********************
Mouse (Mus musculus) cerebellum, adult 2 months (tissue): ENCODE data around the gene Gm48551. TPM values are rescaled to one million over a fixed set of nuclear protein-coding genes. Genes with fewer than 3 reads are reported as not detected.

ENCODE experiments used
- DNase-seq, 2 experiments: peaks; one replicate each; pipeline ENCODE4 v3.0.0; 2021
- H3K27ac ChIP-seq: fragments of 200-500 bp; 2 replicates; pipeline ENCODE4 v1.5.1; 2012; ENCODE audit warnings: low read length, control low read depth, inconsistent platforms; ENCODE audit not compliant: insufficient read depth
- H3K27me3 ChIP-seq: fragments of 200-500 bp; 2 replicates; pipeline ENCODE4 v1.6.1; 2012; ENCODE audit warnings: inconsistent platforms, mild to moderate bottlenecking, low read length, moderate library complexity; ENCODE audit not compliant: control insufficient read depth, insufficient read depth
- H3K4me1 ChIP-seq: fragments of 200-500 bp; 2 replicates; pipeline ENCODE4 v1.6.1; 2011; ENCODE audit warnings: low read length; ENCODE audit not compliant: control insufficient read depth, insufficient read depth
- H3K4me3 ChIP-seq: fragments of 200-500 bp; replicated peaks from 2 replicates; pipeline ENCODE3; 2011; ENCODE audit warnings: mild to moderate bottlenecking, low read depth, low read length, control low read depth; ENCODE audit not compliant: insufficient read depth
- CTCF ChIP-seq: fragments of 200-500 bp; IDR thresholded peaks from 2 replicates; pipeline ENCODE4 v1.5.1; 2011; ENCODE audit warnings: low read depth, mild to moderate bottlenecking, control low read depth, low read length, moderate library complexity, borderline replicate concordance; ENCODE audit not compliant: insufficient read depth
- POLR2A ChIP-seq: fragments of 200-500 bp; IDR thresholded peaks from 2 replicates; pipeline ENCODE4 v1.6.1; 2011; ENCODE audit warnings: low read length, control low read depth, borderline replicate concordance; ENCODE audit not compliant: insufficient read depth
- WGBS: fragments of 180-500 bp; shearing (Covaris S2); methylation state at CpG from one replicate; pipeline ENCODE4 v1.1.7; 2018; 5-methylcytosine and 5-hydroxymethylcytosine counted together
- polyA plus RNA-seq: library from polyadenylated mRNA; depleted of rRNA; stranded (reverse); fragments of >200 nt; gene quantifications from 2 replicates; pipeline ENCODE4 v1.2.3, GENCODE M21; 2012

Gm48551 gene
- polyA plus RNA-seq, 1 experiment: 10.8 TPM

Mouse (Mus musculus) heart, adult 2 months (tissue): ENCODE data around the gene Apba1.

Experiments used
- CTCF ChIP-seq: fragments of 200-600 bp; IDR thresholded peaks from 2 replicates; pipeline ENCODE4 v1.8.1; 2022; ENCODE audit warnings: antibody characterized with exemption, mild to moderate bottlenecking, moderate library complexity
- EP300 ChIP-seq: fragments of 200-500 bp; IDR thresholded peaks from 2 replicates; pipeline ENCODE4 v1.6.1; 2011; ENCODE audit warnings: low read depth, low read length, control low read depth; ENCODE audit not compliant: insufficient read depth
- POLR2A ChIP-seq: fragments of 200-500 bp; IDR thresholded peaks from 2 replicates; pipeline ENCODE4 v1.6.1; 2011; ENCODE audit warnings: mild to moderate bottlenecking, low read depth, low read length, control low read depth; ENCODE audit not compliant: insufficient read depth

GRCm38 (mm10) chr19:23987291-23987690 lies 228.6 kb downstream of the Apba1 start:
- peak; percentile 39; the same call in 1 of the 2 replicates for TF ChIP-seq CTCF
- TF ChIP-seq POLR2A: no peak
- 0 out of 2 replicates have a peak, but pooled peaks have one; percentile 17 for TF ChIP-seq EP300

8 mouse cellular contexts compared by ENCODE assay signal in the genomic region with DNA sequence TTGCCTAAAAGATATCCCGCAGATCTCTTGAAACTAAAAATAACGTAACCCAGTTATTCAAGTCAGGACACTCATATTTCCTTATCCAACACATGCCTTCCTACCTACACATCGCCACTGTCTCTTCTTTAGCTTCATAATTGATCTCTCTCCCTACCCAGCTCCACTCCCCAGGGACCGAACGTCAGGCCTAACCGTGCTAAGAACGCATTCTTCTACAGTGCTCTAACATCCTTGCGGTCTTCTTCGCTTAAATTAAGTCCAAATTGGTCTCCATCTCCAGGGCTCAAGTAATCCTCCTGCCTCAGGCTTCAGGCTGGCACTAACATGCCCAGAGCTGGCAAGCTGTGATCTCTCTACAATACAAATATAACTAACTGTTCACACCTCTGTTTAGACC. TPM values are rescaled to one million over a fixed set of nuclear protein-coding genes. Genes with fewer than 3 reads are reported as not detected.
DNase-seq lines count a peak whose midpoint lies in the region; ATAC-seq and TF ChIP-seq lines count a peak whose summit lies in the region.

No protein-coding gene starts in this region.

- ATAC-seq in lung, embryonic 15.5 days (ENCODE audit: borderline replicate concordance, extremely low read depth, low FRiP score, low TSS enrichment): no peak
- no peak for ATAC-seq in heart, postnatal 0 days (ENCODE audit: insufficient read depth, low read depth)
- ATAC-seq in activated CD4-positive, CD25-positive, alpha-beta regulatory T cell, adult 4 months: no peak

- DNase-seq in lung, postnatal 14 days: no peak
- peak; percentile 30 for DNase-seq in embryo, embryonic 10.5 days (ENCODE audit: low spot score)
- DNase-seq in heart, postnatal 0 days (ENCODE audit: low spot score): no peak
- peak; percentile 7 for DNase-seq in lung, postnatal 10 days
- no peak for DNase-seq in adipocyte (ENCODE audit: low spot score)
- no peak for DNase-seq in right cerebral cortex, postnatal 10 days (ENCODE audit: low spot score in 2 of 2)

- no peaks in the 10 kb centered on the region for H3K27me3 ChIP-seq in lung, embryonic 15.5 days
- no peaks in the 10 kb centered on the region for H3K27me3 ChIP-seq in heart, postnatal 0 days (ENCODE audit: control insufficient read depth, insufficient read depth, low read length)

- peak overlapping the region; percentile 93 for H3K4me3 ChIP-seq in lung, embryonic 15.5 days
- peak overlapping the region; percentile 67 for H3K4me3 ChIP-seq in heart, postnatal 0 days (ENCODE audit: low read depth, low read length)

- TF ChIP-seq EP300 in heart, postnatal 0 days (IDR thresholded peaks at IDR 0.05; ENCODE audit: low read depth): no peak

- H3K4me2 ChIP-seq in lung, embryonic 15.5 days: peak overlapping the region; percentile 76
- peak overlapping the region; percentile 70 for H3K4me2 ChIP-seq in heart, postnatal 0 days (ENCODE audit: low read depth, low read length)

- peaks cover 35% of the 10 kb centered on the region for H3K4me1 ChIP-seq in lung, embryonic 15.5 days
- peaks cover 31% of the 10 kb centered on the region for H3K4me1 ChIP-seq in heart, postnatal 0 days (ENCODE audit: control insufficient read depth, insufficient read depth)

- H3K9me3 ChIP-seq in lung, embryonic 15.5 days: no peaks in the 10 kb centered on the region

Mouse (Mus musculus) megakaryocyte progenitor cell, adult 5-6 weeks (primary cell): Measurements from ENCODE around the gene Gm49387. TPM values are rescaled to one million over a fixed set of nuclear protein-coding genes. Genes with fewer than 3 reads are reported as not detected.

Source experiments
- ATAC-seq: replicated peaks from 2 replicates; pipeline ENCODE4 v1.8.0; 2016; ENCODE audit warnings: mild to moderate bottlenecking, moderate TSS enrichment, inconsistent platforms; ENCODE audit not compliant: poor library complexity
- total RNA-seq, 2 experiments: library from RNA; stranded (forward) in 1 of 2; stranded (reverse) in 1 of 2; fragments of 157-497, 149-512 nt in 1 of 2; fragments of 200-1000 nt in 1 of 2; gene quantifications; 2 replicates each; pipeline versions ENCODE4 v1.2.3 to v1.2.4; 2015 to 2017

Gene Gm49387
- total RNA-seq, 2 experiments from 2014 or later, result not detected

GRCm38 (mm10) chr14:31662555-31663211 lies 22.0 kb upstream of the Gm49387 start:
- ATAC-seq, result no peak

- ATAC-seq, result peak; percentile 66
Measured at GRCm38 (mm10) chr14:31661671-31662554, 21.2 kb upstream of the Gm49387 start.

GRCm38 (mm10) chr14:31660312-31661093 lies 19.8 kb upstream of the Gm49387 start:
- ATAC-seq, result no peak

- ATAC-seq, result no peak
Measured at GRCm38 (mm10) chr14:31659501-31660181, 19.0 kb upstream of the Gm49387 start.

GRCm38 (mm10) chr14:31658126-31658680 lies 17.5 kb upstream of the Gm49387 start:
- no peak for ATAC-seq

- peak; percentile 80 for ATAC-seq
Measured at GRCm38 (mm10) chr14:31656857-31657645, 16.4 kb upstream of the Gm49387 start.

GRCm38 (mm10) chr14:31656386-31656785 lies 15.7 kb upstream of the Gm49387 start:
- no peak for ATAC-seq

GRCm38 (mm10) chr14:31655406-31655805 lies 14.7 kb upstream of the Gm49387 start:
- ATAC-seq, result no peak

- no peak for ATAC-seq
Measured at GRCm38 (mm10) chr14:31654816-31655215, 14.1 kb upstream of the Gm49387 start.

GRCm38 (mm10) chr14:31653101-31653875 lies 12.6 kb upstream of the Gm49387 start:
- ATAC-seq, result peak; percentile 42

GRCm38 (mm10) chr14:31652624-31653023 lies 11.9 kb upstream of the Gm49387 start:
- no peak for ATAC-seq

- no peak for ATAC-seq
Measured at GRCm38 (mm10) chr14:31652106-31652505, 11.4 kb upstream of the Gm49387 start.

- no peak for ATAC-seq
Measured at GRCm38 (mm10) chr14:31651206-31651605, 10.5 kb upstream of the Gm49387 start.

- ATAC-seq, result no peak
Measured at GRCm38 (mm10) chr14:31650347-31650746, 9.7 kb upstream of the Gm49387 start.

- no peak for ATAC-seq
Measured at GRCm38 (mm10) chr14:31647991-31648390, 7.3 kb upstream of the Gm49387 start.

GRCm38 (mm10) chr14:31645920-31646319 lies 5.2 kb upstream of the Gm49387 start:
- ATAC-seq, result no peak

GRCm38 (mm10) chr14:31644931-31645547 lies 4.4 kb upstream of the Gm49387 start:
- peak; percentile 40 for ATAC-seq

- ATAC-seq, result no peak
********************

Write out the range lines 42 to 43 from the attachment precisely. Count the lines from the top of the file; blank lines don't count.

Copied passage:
- peaks cover 35% of the 10 kb centered on the region for H3K4me1 ChIP-seq in lung, embryonic 15.5 days
- peaks cover 31% of the 10 kb centered on the region for H3K4me1 ChIP-seq in heart, postnatal 0 days (ENCODE audit: control insufficient read depth, insufficient read depth)